An Introduction to ARIMA

This post is part 1 of the "ARIMA" series:

  1. An Introduction to ARIMA

What is a time series?

A time series is any variable that is recorded at regularly spaced intervals. For example, if we recorded the temperature every day at the same time, we might get the following time series:

Day/Time 1/12:00 2/12:00 3/12:00 4/12:00 5/12:00
Temp (F) 65 68 70 71 70

The following set of observations are not a time series:

Day/Time 1/12:00 2/13:00 3/10:00 4/09:00 5/16:00
Temp (F) 65 70 71 68 66

Even though they measure how a variable (temperature) changes in time, the time intervals are not regularly spaced.

Modeling with time series

When building predictive models, we are looking to take some features to predict a target. For example, a machine learning model might predict house prices using square footage, neighborhood, number of bedrooms and number of bathrooms. In this case, the features are (square footage, neighborhood, number of bedrooms, number of bathrooms) and the target is house price.

For a time series model, we are considering two types of features:

  • Features that don't include the target variable, called exogenous variables
  • Previous values of the target variable, called lags

For example, we could try and predict the temperature (target) tomorrow using the amount of cloud cover today (an exogenous variable) and the temperature in each of the last three days (the lags).

The simplest time series don't use any exogenous variables; instead they try to predict future values of the target using only the past values. Formally, this is an example of the sequence prediction problem. The state of the art techniques for learning a general sequence is to use Long Short-term Memory (LSTM) neural networks. While LSTMs can be used for neural networks, many time series problems show variation on a "natural cycle", so it can help to use techniques that manipulate this pattern. For example:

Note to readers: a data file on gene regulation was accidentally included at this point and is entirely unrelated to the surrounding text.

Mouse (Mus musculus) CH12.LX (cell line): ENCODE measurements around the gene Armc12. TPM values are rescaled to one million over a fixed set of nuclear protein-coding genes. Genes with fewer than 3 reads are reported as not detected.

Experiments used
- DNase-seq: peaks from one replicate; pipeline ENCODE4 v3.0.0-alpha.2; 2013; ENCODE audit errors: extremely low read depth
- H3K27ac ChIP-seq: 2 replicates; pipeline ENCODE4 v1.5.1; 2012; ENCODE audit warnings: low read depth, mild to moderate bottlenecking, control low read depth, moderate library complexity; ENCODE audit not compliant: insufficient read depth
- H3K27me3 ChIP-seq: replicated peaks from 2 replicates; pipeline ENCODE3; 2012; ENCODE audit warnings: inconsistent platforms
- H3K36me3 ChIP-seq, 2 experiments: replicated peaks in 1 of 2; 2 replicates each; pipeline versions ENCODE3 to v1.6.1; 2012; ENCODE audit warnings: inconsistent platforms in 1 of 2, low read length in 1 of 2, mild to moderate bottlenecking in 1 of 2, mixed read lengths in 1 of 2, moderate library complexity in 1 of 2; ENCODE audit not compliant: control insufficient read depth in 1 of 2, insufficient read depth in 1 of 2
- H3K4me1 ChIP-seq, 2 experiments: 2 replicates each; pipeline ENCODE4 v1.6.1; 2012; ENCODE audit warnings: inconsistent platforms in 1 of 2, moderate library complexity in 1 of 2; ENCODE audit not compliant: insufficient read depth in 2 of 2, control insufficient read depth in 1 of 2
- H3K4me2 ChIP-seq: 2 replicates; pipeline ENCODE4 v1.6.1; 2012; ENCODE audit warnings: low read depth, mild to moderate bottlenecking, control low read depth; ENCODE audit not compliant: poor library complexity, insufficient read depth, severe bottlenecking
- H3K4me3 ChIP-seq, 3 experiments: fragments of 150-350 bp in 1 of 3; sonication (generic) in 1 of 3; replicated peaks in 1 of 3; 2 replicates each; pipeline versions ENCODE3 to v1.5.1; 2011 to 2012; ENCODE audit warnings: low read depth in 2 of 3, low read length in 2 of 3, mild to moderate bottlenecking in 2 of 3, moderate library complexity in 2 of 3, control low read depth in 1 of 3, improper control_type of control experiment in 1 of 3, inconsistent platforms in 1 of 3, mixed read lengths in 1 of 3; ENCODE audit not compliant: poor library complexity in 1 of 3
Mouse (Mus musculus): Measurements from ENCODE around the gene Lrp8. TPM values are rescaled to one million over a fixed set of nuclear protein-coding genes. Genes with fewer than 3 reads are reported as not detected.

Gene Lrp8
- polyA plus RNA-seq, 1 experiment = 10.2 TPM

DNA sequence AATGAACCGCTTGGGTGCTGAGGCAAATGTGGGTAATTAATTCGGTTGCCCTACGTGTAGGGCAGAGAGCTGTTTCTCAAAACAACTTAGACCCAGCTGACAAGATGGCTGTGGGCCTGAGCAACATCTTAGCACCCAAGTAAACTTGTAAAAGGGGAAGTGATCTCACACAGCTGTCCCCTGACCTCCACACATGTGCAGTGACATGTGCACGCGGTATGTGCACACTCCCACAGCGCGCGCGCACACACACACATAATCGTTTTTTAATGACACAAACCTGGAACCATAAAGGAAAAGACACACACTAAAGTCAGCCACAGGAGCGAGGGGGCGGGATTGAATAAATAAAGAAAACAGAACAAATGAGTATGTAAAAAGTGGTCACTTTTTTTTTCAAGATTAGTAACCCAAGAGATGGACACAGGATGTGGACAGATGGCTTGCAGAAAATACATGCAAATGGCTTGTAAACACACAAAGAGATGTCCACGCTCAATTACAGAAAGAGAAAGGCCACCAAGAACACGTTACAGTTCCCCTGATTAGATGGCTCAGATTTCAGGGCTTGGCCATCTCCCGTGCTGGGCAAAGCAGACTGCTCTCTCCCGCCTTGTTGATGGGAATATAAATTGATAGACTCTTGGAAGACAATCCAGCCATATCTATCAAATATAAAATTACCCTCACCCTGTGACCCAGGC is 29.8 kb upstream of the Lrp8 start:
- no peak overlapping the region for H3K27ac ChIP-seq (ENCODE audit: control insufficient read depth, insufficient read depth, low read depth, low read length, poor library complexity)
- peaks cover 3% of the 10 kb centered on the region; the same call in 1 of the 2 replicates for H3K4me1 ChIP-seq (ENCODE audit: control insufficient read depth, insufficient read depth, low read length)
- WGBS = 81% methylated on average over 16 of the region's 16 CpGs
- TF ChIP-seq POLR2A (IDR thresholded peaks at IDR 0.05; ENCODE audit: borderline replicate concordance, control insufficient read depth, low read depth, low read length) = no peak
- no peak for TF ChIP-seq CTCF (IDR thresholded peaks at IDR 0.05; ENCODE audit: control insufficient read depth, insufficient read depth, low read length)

• Food sales see weekly cycles (Saturdays are similar to other Saturdays), monthly cycles related to people being paid.
  • Drink driving incidents also see weekly cycles (as well as sharp peaks around holidays).
  • Weather events typically don't see weekly cycles, but do see strong yearly cycles (related to the seasons).

Many time series techniques "anticipate" cyclic behavior, and give up flexibility in order to gain interpretability and making better fits with less data. You can find a discussion of this trade-off here. This series will focus on two similar models for looking at time series:

  • Auto-Regressive Integrated Moving Average models (ARIMA models)
  • Seasonal ARIMA models (SARIMA models)

Naturally there are extensions to these models, such as SARIMAX (Seasonal ARIMA models that include eXogenous variables). Different flavors of models for time series not covered in this series are